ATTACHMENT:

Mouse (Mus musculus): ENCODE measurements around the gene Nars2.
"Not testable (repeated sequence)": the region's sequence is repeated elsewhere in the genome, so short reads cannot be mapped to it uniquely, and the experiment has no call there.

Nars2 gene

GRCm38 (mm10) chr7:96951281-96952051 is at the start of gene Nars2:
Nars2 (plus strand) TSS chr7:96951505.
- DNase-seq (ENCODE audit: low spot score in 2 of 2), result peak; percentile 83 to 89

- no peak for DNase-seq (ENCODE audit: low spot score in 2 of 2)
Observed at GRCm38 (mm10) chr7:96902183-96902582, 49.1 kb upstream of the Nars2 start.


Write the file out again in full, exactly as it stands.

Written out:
Mouse (Mus musculus): ENCODE measurements around the gene Nars2.
"Not testable (repeated sequence)": the region's sequence is repeated elsewhere in the genome, so short reads cannot be mapped to it uniquely, and the experiment has no call there.

Nars2 gene

GRCm38 (mm10) chr7:96951281-96952051 is at the start of gene Nars2:
Nars2 (plus strand) TSS chr7:96951505.
- DNase-seq (ENCODE audit: low spot score in 2 of 2), result peak; percentile 83 to 89

- no peak for DNase-seq (ENCODE audit: low spot score in 2 of 2)
Observed at GRCm38 (mm10) chr7:96902183-96902582, 49.1 kb upstream of the Nars2 start.